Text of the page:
Living at home to save for a house

With the high cost of rent today, I understand that it’s difficult for the kids to save enough money for a down payment on a house (insert snort about the high cost of houses today). So, again, letting them live at home to save is not a bad idea. But, again, only if the money saved is actually being saved.

A great idea is to have the kids actually pay rent equal to what a mortgage payment would be and put this money into a high interest savings account for them. This helps them save while also teaching them the responsibility of monthly bills.

Be aware, though, that you need to be a landlord on the first of every month, not a parent. Their mortgage company isn’t going to care that they’re short of cash because that trip to Cuba was such a great deal.

They need to know that the “rent” is not optional and needs to be paid and that non-payment results in the same consequences at home as it does in the real world. And you need to be able to follow through.

Think long and hard about whether or not you would be able to evict your own kid.

What is the real cost of the financial help you’re giving?

The cost of helping you’re kids doesn’t always stop when the cheque is written.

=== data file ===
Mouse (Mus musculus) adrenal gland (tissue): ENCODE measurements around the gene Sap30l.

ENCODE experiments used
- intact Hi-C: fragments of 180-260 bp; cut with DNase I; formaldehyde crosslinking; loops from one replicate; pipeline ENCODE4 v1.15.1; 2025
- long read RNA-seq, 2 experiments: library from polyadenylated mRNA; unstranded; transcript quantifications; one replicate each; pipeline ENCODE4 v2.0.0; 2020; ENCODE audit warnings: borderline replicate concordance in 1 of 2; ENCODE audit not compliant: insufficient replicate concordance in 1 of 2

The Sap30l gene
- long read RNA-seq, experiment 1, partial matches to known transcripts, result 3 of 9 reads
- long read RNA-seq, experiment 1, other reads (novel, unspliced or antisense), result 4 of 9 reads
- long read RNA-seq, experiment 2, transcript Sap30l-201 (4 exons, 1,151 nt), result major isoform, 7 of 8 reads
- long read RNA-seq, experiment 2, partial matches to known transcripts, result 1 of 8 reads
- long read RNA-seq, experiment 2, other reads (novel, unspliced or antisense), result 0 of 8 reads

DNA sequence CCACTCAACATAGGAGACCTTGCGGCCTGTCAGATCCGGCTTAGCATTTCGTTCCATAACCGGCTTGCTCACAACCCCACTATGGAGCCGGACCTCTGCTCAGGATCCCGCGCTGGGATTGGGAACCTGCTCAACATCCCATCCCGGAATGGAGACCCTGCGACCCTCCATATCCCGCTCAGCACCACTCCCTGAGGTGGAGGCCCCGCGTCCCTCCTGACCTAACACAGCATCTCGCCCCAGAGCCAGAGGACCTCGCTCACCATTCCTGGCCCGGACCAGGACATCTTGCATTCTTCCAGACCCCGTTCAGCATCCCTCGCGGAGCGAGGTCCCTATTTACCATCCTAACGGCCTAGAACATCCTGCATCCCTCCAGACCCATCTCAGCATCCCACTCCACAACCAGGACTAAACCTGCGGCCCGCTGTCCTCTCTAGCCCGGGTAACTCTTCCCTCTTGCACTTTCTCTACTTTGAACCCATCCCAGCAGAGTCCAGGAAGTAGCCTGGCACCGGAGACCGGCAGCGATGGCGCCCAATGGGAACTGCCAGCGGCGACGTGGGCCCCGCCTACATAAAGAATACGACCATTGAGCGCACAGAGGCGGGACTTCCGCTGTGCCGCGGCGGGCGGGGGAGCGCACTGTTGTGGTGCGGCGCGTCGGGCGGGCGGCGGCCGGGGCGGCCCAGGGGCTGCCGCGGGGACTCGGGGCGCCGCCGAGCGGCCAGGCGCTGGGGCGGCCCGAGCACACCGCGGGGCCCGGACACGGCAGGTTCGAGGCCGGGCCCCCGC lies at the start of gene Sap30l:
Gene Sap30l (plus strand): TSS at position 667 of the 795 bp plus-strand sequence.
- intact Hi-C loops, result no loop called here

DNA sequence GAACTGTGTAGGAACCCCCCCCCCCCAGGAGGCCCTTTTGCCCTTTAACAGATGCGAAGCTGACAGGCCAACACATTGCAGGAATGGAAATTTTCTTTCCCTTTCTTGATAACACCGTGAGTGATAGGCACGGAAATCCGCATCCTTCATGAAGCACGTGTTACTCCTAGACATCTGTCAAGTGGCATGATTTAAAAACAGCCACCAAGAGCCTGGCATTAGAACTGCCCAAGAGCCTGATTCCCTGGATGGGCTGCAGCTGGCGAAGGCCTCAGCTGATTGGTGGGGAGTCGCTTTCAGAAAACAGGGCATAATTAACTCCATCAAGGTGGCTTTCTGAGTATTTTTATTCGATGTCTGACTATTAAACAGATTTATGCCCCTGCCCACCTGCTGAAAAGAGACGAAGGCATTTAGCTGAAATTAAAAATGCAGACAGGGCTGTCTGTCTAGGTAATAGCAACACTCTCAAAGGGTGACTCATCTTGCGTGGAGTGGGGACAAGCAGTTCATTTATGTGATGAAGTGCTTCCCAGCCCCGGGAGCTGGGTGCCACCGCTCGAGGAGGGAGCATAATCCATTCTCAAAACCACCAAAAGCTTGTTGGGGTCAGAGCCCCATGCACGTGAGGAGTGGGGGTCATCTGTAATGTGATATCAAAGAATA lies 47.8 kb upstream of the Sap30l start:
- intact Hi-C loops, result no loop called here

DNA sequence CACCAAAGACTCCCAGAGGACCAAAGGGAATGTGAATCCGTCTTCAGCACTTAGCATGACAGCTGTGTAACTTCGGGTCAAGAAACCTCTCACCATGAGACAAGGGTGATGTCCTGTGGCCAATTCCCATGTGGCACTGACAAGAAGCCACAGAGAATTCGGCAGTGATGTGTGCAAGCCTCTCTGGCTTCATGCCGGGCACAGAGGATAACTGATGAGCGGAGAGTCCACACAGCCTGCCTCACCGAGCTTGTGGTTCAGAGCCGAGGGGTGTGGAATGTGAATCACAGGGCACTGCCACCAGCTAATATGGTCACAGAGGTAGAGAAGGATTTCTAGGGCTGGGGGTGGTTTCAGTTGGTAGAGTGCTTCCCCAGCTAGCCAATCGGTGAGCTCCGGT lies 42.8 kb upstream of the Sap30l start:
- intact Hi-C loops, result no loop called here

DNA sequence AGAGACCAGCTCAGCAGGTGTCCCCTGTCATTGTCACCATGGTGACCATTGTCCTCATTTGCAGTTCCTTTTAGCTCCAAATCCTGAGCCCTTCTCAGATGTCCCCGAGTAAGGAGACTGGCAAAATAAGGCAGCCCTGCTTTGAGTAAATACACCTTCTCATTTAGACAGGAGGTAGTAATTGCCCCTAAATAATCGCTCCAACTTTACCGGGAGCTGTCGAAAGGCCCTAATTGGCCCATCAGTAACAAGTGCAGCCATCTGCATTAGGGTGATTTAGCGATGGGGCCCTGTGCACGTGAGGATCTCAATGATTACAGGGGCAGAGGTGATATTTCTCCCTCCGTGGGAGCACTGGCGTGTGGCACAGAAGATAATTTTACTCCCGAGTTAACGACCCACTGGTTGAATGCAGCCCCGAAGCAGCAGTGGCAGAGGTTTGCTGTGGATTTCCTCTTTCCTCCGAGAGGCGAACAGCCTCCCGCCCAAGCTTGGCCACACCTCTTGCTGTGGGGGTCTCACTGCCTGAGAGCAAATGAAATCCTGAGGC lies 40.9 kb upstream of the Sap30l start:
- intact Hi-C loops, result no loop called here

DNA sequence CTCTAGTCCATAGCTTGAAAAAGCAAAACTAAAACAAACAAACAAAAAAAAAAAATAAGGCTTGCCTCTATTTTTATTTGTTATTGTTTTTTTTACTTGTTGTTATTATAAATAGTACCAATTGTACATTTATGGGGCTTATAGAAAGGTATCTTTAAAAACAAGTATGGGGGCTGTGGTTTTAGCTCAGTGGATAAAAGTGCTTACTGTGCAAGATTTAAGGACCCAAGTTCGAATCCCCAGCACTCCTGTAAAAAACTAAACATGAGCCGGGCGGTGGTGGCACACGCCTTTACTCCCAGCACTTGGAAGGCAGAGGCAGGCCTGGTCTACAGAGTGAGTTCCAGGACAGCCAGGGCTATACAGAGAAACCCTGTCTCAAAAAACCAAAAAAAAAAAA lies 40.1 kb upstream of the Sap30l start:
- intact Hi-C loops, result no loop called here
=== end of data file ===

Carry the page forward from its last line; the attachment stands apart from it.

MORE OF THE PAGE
Are you putting off your retirement by working longer, going back to work or pulling from your retirement savings? These are costs that you will pay later so you need to sit down and really think about how much and how long you can afford to help.

A loan may be the better option. The kids are young and have time to pay back a loan. You don’t have time to recuperate your retirement savings or the lost compound interest.

Note here that THEY should get the loan – not you. This leads me into my next point.

Don’t co-sign for anything unless you are willing and able to pay for the whole thing

In my opinion, you should never co-sign a loan. NEVER. Not for your kids, not for your parents and not for a sibling or a friend. If someone cannot qualify for a loan, it is generally for a good reason. It may sound harsh but WHY would you take on a loan for someone who has been rated a risk by the people who love to lend money to just about anyone.

In my opinion, co-signing is the second stupidest financial invention. Pay day loans come in first.

Do you have to be fair?

How many kids do you have? Maybe one of them has been responsible and smart about their finances or has a better job and has done very well. Is it fair that they are financially penalized because of this?

Like most parents, I always made sure I spent the same amount on both my kids at Christmas. Should financial help be treated the same way?

Of course, a common argument is;

I am not giving this money to Johnny, it’s a loan.

If this is your argument, then stand by it. Keep track of the “loans” and if they aren’t paid back by the time “inheritance” time comes around, the outstanding amount should be paid back then. ie. deducted from the inheritance.